Keeping skin healthy through the winter
RAPID CITY, S.D. — Skin health can be particularly difficult to maintain during the winter. Cold dry air is harsh on skin, and products that usually work during the summer months can be detrimental this time of year. Dermatologists recommend sticking to a routine that will maintain your skin health not only through the winter, but through the rest of the year as well.
The most important things a person can do to keep their skin healthy are preventative, according to Jessica Rachetto, Dermatological PA-C at Rapid City Medical Center. Protecting your skin from the sun’s UV rays should still be a priority during the winter, particularly since some activities result in double exposure from both the sun above and rays reflected from the snow or ice. Rachetto recommends using sunscreen with a minimum SPF of 30. Since your face is likely to be the most exposed, remember to use a lip balm that provides SPF protection as well. If you spend a long amount of time outdoors, remember to reapply your SPF protection every 2-3 hours.
Keeping your skin protected will do much more for your skin health and appearance than any restorative treatments, but that does not mean that there are no options if your skin needs a little boost. Rachetto says that products with vitamin-C are often recommended to patients looking to make their skin appear younger. Along with regular moisturizing and gentle cleansers, topical retinoids help to maintain skin health, reverse some signs of aging, and even help with acne.
Antioxidants and hydration are incredibly important for maintaining overall health and the health and appearance of your skin. It can be easy to overindulge during the holiday season but maintaining a healthy number of fruits and vegetables in your diet is key. There are common misconceptions that certain foods will have a negative impact on skin, but Rachetto says that there is nothing that “causes” an acne breakout for everyone. While some people can experience a breakout after eating high glycemic foods or dairy products, there is no one-size-fits-all diet to avoid acne.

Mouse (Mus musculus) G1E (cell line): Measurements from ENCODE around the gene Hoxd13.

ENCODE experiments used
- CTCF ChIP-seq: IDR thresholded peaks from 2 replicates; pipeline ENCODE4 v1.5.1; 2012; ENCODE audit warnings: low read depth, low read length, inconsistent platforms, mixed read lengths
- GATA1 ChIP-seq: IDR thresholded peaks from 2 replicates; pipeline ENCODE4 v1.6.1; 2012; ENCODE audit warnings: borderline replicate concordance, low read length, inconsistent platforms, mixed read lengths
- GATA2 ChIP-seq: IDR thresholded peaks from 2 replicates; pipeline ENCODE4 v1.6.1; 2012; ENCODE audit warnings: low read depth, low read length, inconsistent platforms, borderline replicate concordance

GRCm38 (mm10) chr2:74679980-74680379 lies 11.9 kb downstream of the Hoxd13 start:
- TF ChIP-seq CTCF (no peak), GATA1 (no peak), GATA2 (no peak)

“If you notice increased breakouts,” Rachetto says, “try and take note of any dietary changes that may be linked.” After an acne breakout, it is also important to choose a treatment that will not cause more problems. Many over the counter acne products can cause severely dry skin during the winter, so Rachetto recommends finding more gentle cleansers. A cleanser that is oil-free and noncomedogenic will be your best bet, particularly if you can find one that is also hydrating.
For general skin dryness Rachetto says there are several ways to return skin to a healthier state. Regular moisturization from head to toe is the first step. “Moisturizers we recommend include creams that have hyaluronic acid or ceramides,” Rachetto says, “both of which will help skin retain moisture and seal the skin barrier. The key is using these products regularly.”
Dry, cracked skin on the hands is a common problem during the winter, and this year is no exception. With hand washing and sanitizing emphasized more during the pandemic, Rachetto says there are a few simple things you can do to protect your hands. Finding a good hand cream to use after each hand washing is critical. When possible, Rachetto recommends using gentler soaps in your home. If you do suffer from cracked or irritated skin, Rachetto also says using a petroleum product like Vaseline right before bed will help protect the skin barrier and allow it to heal.
“If you’re trying these treatments and are still getting rashes or cracks,” Rachetto says, “it is important to see your dermatologist for more comprehensive treatment.”